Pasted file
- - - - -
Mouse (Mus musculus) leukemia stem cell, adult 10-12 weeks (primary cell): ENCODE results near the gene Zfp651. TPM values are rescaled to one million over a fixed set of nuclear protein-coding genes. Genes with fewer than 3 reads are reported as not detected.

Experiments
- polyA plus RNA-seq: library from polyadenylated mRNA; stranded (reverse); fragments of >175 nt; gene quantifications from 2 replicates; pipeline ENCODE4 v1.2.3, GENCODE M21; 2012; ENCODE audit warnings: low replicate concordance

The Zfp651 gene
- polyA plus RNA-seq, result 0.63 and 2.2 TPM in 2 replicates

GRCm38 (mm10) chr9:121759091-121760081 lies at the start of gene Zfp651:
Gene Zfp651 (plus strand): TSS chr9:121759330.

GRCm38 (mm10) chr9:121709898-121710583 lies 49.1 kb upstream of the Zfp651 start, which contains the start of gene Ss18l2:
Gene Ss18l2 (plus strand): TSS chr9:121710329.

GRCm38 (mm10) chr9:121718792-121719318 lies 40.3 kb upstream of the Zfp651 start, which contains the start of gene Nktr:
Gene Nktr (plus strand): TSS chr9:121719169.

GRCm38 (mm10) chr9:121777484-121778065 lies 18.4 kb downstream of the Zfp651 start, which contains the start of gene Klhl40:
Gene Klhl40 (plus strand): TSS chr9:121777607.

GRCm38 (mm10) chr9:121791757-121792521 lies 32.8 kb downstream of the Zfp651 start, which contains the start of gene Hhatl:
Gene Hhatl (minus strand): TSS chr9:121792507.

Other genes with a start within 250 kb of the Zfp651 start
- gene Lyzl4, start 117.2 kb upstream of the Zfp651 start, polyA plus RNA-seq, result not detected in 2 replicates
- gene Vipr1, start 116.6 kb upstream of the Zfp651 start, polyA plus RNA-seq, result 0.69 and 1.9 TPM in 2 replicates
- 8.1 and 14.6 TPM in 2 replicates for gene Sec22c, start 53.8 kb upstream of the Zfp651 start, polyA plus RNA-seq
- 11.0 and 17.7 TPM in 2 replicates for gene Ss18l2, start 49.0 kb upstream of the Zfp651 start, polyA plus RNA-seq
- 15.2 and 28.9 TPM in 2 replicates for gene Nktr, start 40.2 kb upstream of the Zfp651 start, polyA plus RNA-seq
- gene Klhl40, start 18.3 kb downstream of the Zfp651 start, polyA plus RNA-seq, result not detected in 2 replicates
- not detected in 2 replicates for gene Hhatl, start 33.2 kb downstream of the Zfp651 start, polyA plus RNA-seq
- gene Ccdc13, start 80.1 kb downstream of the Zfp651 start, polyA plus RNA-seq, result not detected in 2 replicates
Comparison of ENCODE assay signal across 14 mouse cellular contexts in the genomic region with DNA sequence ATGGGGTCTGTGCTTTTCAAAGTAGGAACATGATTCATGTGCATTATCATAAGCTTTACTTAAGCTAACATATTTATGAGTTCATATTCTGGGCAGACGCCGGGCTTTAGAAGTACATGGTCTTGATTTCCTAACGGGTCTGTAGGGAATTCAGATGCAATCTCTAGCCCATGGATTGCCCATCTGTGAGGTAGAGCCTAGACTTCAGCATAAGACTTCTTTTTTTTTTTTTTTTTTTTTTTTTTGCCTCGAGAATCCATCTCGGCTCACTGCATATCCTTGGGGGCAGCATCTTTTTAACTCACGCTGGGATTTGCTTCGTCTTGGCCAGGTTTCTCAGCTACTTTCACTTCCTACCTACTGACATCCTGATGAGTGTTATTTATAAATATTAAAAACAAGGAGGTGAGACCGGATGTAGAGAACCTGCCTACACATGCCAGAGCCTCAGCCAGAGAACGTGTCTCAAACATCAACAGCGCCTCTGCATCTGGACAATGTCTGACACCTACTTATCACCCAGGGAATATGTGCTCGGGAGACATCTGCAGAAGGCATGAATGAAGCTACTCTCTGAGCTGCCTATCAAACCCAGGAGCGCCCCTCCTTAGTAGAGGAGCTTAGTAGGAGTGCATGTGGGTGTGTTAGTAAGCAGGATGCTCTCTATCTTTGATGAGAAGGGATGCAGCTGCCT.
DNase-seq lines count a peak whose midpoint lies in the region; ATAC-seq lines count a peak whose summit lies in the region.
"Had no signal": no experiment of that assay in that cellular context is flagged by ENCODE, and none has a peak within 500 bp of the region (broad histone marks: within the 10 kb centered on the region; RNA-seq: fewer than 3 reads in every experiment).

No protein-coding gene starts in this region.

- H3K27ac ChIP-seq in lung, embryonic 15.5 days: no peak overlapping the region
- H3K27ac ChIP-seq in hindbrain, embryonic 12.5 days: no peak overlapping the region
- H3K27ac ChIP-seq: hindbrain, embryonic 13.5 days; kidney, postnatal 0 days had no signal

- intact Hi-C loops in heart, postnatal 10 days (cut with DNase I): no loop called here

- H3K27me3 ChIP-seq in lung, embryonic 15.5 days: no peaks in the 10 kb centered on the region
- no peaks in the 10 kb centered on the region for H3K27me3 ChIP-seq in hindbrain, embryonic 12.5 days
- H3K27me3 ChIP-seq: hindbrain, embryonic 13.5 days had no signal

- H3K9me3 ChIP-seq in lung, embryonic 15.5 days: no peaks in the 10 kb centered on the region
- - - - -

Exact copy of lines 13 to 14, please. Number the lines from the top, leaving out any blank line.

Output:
Gene Klhl40 (plus strand): TSS chr9:121777607.

GRCm38 (mm10) chr9:121791757-121792521 lies 32.8 kb downstream of the Zfp651 start, which contains the start of gene Hhatl: